The Oldie Magazine|July 2020
I saw Broadcasting House in Langham Place for the first time aged 14. I was hovering outside with a gaggle of girls from Purley, longing for a glimpse of David Cassidy. My mate Jacqui told me that some of the people working inside that iconic battleship were secretaries, and that turned out to be my way in.
Aged 19, I wrote to the Beeb and then did a speed test on a ‘golfball’ typewriter. They put me straight to work on their radio ‘secretarial reserve’. Over the next 20 years, wherever I ended up in the BBC, I would try to inject a little theatrical glamour into the programs (and my life) – on the slenderest of pretexts.
An old shoebox contains cassette copies of radio I was involved with during the 1980s and ’90s. Before they perish on a skip, I wipe down my old ghetto-blaster and insert. Suddenly, the room is alive with rich, tremulous voices.
Me: ‘And what is your favorite meal in the whole world?’ Sir Michael Hordern (with a wicked twinkle in his eye): ‘Oh, I’m very fond of oysters – but you don’t have to cook them [laughter].’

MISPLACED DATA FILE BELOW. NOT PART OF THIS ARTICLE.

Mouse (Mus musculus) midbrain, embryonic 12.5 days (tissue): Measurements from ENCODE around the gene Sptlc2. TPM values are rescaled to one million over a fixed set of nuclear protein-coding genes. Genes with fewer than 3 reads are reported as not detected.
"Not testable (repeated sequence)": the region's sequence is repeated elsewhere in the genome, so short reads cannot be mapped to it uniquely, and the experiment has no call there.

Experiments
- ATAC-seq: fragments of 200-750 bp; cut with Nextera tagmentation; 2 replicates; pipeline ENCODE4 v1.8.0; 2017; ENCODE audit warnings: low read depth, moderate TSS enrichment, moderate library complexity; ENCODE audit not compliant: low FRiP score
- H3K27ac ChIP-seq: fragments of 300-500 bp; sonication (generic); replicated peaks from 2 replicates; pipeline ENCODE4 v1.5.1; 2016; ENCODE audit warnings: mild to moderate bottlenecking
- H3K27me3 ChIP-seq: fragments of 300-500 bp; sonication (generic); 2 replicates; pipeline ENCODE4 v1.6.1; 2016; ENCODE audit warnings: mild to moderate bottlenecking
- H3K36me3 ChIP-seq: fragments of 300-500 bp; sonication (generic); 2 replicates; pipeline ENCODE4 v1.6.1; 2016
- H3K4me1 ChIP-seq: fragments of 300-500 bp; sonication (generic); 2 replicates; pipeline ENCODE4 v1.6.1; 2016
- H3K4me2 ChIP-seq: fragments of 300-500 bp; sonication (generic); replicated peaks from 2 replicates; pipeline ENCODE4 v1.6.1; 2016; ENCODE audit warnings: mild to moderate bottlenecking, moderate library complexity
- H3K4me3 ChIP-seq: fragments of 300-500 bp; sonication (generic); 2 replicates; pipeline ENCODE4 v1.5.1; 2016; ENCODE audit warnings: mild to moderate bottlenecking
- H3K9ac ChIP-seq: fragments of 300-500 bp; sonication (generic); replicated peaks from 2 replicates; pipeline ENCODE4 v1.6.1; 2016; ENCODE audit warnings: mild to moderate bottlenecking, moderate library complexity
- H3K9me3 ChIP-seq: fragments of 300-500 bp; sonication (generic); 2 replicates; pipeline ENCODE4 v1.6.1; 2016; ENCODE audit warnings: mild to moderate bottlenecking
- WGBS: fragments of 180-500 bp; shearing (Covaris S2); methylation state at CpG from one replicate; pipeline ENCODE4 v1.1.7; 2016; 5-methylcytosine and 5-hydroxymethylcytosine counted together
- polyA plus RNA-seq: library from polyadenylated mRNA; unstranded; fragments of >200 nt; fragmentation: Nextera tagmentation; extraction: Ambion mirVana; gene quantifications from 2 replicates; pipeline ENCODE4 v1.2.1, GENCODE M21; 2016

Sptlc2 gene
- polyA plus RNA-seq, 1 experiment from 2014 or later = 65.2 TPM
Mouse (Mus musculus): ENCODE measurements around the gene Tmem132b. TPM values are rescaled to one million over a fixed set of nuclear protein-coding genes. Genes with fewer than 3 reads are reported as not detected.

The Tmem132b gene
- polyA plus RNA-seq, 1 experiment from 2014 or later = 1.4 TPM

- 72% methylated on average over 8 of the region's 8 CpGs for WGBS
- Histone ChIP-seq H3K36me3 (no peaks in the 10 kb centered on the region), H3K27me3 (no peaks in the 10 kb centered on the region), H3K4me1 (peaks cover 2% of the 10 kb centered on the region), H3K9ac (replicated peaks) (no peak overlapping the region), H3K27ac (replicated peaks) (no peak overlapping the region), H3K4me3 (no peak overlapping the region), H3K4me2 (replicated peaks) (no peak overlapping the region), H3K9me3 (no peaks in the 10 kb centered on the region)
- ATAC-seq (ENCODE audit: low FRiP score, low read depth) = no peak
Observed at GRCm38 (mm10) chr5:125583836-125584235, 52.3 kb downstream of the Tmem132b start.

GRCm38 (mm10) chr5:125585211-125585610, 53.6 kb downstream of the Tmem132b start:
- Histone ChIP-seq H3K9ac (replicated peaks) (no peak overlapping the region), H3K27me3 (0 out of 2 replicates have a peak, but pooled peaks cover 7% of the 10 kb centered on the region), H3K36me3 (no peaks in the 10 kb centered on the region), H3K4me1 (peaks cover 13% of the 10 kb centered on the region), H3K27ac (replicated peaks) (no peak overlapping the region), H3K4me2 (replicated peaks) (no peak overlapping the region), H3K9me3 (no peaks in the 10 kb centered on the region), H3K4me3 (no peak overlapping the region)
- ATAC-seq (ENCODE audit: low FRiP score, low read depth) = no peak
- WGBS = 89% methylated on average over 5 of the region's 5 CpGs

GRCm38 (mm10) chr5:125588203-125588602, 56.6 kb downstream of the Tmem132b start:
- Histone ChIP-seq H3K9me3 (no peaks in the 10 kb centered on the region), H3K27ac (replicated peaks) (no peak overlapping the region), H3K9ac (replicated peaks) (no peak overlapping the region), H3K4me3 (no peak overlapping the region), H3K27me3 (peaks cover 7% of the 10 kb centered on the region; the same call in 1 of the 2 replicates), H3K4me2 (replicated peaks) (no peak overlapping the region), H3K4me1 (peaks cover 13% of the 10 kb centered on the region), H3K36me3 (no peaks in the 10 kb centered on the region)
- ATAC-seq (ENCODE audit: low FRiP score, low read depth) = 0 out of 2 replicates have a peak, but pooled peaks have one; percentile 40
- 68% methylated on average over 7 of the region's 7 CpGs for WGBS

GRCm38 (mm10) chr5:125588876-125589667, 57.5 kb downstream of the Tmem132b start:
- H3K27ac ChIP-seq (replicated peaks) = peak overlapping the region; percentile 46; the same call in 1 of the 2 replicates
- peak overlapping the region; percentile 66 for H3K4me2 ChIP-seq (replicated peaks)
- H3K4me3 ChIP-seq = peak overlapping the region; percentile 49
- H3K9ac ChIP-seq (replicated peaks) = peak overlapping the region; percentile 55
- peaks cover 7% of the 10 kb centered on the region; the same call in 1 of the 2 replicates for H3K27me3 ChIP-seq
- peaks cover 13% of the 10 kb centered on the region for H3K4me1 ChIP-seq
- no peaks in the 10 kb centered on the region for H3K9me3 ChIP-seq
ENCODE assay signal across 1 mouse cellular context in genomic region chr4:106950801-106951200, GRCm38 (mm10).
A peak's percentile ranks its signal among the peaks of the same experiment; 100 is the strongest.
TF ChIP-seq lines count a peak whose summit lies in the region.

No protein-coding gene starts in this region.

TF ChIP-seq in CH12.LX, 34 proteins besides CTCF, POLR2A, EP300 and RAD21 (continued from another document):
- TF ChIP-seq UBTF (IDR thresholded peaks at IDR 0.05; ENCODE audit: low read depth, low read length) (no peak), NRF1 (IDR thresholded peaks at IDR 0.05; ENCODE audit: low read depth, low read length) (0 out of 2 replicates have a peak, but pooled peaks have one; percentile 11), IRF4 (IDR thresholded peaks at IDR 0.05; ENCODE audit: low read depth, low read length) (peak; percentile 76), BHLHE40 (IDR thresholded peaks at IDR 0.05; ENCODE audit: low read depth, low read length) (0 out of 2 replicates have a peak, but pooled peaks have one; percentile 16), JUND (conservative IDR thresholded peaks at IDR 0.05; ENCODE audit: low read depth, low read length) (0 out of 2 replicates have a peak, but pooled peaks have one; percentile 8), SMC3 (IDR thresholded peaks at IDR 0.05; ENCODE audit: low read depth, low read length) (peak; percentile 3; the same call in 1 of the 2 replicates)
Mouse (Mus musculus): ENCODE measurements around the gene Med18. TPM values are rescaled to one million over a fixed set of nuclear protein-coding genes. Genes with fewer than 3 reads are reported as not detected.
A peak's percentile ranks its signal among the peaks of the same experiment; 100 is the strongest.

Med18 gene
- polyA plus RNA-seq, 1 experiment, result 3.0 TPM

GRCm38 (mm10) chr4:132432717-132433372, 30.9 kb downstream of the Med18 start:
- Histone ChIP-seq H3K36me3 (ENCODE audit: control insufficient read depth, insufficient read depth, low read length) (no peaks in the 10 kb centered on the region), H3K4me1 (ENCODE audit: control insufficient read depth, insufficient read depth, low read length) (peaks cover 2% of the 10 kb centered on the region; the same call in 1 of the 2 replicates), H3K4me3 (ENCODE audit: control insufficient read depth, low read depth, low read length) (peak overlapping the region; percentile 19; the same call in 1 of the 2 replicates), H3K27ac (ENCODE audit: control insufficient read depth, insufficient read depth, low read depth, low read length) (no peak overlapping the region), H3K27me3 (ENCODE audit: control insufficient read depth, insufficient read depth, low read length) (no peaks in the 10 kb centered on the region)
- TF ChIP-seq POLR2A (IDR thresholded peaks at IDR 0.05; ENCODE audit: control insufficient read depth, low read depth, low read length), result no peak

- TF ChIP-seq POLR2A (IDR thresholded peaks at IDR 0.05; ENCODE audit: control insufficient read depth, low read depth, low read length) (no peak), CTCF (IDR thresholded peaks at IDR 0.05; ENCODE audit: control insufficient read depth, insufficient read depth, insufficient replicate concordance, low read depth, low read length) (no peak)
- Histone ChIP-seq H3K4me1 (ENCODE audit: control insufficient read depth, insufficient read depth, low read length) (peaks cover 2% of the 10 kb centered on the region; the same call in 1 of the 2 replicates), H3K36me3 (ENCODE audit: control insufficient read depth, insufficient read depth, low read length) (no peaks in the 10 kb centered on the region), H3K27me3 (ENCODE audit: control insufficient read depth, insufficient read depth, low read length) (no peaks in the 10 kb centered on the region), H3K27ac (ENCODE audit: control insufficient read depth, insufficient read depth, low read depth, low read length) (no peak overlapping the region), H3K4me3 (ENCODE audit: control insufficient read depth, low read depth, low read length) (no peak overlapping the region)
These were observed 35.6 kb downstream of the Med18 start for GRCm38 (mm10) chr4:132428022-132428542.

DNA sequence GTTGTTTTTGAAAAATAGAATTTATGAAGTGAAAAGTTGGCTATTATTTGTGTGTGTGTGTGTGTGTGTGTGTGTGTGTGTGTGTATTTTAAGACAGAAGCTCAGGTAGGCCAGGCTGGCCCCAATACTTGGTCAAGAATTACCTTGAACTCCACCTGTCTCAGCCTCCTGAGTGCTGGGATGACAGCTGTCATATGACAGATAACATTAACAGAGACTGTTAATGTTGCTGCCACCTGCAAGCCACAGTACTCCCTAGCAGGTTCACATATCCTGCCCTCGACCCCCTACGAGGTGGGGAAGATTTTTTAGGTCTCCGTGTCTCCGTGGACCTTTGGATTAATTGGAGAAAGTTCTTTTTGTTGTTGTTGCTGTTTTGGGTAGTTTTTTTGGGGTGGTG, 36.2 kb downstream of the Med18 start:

Next, a nasal drawl from across the pond: ‘I never eat kinky food – I would rather die than eat an oyster, a clam, a squid or any of those terrible things.’ Ah yes, Dame Quentin Crisp.
I was a true stage-door Jenny, much happier chatting up the stars in their dressing rooms than ordering stationery back in the office.
Derek Cooper (now there was a voice – every syllable – redolent of a peaty Talisker from his beloved Skye) was presenting The Food Programme in 1989 and I was the broadcast assistant. One morning, I overheard him complain about an envelope shortage because ‘Jenny hasn’t done a chit.’ I’d never heard of a chit. When I took him his tea in a polystyrene cup, he would say, ‘You do know how to spoil a poor old soul.’
I was a hungry wannabe producer although, back then, I was more interested in theatre than in food.
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